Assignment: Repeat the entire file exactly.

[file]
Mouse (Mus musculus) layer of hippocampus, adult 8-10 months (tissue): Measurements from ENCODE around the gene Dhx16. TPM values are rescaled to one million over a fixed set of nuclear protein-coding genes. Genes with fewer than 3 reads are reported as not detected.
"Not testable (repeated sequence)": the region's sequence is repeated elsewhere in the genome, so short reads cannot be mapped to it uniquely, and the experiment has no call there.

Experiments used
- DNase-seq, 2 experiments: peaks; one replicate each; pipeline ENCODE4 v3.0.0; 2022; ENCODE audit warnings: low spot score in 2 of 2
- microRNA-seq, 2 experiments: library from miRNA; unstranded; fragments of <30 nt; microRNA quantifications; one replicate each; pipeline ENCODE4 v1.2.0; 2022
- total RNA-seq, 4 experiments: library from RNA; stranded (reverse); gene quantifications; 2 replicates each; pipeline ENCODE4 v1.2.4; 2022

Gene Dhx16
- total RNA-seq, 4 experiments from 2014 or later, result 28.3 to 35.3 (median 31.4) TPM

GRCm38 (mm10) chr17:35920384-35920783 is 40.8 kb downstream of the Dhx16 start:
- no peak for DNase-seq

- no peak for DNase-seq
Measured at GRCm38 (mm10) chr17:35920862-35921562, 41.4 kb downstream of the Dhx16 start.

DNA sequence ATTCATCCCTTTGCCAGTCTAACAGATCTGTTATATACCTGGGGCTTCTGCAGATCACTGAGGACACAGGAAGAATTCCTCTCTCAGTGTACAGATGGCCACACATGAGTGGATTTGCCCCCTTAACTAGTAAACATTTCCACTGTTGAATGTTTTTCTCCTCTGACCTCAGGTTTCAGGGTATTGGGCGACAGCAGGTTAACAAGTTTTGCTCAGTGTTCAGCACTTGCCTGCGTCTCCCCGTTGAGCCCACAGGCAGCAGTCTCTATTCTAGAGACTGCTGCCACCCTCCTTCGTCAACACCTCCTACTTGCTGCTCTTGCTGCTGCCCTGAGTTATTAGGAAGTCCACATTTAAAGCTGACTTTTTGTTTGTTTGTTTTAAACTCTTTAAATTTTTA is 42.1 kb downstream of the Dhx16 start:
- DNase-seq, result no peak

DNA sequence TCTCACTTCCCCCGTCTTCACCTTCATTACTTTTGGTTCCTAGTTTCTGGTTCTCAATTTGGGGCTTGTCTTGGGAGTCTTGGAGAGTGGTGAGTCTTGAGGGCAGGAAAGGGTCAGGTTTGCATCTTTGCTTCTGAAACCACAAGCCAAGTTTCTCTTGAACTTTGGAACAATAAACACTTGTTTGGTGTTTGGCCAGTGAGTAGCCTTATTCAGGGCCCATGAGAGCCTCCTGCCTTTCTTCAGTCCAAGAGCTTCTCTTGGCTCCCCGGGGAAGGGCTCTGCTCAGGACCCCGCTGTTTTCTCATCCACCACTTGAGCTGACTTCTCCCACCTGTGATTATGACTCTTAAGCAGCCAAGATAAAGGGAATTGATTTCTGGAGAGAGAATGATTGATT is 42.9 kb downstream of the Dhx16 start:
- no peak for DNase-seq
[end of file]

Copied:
Mouse (Mus musculus) layer of hippocampus, adult 8-10 months (tissue): Measurements from ENCODE around the gene Dhx16. TPM values are rescaled to one million over a fixed set of nuclear protein-coding genes. Genes with fewer than 3 reads are reported as not detected.
"Not testable (repeated sequence)": the region's sequence is repeated elsewhere in the genome, so short reads cannot be mapped to it uniquely, and the experiment has no call there.

Experiments used
- DNase-seq, 2 experiments: peaks; one replicate each; pipeline ENCODE4 v3.0.0; 2022; ENCODE audit warnings: low spot score in 2 of 2
- microRNA-seq, 2 experiments: library from miRNA; unstranded; fragments of <30 nt; microRNA quantifications; one replicate each; pipeline ENCODE4 v1.2.0; 2022
- total RNA-seq, 4 experiments: library from RNA; stranded (reverse); gene quantifications; 2 replicates each; pipeline ENCODE4 v1.2.4; 2022

Gene Dhx16
- total RNA-seq, 4 experiments from 2014 or later, result 28.3 to 35.3 (median 31.4) TPM

GRCm38 (mm10) chr17:35920384-35920783 is 40.8 kb downstream of the Dhx16 start:
- no peak for DNase-seq

- no peak for DNase-seq
Measured at GRCm38 (mm10) chr17:35920862-35921562, 41.4 kb downstream of the Dhx16 start.

DNA sequence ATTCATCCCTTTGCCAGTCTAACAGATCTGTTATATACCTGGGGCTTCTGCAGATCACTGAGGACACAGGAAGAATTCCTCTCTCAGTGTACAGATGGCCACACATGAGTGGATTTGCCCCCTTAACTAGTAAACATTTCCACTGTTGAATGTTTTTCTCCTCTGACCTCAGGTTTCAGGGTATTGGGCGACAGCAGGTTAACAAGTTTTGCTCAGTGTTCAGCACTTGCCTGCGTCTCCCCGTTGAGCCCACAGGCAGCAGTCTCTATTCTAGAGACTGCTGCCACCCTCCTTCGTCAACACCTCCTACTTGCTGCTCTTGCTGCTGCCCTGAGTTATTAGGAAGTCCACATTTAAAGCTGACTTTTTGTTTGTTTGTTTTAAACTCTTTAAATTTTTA is 42.1 kb downstream of the Dhx16 start:
- DNase-seq, result no peak

DNA sequence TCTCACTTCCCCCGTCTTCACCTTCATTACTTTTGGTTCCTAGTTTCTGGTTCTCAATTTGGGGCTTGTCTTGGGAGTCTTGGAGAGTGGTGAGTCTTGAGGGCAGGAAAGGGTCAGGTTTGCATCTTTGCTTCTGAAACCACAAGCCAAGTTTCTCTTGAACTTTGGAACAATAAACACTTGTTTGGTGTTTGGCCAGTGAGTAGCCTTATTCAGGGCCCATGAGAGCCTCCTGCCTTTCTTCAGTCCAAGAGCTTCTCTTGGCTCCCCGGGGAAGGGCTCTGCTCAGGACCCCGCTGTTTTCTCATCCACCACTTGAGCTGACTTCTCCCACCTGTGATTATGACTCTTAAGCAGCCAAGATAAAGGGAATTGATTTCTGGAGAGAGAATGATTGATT is 42.9 kb downstream of the Dhx16 start:
- no peak for DNase-seq